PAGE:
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One of my favourite things about my own school days was the presence of a ‘nature table’ in several classes, and this is something that children in my class still enjoy today. It’s bright, colourful, changeable and interactive. With so many colours appearing and nature changing daily, Spring is an especially good time for this. One nice idea can be to provide some spotter cards or scavenger hunts for children to follow if they want to, either at playtimes or with a TA perhaps. You could even use such an activity as a stimulus for art or writing perhaps. Here is an example, focusing on some of the commonly seen signs of Spring present in many school grounds. Feel free to use as you wish; I’ve laminated some and keep them on my nature table.


‘Working Scientifically’: Encouraging Science Talk

The ‘Working Scientifically’ strand underlies the entire new Science Curriculum.

The closest comparison to the familiar outgoing curriculum is the erstwhile SC1 knowledge and understanding’ unit. With the new dawn comes a more explicit intention to develop pupil’s methodical and investigative thinking skills. For KS1, this involves plenty of chances to observe and experiment, working up to designing investigations, collecting data and reporting back on findings. In a new curriculum that can seem top-heavy on subject knowledge at the expense of wider skills, this is welcome relief. Over the next few weeks, we’ll deliver a series of posts on how to integrate these skills, and how to make them seem more engaging for children. Today’s post deals with the proposed use of ‘science talk’ to this end.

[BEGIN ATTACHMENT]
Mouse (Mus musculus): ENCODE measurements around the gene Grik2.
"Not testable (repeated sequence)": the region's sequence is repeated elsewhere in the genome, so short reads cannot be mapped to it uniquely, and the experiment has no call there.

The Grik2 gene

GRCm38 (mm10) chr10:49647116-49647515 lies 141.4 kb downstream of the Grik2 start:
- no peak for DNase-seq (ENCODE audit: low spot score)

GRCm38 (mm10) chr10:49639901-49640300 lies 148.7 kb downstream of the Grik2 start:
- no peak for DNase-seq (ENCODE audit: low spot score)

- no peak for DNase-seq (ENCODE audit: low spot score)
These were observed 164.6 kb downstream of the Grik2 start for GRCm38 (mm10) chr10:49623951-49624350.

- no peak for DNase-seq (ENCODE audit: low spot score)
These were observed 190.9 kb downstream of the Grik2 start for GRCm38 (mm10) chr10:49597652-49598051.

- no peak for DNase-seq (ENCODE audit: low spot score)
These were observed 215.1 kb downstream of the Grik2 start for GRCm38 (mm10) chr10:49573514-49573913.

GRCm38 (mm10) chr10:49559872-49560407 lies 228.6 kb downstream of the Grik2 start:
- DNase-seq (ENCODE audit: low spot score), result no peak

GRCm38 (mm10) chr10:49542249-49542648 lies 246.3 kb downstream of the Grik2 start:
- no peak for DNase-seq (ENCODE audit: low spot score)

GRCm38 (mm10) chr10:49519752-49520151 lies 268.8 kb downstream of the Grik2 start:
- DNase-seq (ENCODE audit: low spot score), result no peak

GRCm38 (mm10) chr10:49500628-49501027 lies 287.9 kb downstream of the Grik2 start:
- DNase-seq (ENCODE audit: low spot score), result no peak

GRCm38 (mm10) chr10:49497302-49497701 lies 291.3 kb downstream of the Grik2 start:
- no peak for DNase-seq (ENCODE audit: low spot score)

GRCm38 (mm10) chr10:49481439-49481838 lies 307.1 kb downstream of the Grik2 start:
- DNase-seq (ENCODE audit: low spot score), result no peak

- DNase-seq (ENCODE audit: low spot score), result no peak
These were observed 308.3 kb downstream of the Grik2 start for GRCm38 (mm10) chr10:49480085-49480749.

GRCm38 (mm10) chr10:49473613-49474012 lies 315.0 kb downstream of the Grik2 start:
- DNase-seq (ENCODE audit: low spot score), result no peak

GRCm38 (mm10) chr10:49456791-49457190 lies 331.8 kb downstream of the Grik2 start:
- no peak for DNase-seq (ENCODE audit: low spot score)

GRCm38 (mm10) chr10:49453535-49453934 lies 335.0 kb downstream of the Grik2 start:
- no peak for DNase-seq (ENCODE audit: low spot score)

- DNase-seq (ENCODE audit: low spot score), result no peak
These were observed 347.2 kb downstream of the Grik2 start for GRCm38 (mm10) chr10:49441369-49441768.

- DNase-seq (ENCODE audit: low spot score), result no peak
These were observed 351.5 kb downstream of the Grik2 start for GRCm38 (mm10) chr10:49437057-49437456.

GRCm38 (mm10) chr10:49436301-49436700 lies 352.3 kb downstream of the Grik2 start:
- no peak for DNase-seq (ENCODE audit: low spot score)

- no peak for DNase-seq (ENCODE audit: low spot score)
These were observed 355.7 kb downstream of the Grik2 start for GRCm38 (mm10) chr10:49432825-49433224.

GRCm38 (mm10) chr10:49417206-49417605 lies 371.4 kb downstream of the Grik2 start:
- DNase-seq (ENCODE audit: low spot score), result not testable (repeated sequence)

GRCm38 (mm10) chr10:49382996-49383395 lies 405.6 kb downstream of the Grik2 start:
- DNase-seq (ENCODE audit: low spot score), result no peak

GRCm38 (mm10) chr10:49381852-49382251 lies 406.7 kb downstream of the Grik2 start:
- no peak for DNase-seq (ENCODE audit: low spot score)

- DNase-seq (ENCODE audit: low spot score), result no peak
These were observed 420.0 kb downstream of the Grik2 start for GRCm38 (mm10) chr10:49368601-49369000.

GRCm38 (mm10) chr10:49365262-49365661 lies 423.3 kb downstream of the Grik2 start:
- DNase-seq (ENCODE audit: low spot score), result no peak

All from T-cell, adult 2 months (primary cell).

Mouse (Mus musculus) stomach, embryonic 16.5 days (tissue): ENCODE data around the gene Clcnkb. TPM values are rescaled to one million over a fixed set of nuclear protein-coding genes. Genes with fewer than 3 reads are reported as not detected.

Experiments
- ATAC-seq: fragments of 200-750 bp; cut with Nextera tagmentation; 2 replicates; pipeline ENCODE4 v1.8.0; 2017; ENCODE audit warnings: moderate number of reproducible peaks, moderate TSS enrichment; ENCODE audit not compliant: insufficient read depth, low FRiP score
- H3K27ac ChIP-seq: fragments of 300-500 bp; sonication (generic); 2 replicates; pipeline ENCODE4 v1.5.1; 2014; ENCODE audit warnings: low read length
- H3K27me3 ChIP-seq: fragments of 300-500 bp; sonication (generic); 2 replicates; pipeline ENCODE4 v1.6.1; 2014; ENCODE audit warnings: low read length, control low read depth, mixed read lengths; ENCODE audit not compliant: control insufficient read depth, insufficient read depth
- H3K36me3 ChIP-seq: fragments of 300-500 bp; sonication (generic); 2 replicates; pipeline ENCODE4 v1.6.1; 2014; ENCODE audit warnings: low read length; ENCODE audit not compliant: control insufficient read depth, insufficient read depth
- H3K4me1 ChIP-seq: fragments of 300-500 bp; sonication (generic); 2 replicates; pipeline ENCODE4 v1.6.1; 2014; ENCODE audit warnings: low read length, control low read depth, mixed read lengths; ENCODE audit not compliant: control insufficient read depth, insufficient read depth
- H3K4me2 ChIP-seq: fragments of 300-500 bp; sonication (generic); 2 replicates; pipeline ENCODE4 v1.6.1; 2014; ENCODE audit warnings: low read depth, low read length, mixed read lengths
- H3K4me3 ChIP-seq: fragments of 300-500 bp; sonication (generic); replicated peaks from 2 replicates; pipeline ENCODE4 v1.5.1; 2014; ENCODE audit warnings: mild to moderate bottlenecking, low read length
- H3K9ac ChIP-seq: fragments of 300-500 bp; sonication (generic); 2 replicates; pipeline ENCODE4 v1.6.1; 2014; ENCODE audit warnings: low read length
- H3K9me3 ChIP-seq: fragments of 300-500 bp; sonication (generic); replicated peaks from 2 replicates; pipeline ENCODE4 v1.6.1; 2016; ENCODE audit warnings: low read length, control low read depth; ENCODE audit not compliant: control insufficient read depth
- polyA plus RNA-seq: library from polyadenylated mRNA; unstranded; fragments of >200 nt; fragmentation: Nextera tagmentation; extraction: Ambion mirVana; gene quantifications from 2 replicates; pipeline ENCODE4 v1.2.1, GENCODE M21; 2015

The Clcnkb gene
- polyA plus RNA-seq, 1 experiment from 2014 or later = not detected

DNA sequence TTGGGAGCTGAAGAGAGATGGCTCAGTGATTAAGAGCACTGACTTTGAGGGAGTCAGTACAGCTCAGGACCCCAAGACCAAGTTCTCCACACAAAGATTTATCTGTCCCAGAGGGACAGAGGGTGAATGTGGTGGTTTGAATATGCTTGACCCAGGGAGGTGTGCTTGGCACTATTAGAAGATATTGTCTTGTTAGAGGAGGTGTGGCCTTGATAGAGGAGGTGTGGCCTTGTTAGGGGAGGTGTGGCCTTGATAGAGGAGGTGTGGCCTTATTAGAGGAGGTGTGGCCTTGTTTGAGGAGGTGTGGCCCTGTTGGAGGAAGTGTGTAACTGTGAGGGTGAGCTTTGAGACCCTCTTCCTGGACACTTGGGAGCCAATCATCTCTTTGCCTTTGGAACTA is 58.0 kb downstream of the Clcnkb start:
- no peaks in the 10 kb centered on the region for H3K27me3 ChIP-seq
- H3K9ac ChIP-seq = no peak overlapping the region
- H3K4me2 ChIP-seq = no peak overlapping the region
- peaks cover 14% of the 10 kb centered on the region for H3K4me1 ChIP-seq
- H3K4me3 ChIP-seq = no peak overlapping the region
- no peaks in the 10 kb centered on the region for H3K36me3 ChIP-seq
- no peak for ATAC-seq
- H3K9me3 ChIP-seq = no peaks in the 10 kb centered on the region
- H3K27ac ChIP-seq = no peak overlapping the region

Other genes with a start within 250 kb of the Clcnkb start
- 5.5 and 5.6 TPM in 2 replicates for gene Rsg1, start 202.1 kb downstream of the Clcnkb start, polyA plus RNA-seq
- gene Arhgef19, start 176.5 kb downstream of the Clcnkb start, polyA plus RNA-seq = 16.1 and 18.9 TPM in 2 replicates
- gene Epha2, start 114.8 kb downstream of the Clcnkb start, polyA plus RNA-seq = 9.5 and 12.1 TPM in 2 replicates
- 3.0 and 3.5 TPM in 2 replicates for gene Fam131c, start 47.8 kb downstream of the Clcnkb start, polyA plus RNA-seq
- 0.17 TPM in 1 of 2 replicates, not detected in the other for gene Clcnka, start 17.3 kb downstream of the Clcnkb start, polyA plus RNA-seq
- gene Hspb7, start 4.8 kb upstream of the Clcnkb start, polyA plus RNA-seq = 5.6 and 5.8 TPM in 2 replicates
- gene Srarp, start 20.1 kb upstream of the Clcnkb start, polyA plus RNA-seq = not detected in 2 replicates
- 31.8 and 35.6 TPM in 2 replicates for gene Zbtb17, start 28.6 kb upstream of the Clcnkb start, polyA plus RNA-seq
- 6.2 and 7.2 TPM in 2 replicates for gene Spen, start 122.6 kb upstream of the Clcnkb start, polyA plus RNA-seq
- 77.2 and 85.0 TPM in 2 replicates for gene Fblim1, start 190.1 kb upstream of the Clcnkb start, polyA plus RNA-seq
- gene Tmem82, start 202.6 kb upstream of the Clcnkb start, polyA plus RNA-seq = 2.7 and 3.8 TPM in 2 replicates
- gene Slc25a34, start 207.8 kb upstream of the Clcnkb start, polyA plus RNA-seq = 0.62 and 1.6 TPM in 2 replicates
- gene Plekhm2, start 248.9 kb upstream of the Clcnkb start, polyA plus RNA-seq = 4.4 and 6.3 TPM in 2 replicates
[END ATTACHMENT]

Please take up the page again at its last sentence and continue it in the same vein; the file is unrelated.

A key tenet of the new curriculum is talking about Science. Indeed, it is mentioned on the very first page of the curriculum documentation:

The national curriculum for science reflects the importance of spoken language in pupils’ development across the whole curriculum – cognitively, socially and linguistically. The quality and variety of language that pupils hear and speak are key factors in developing their scientific vocabulary and articulating scientific concepts clearly and precisely. They must be assisted in making their thinking clear, both to themselves and others, and teachers should ensure that pupils build secure foundations by using discussion to probe and remedy their misconceptions.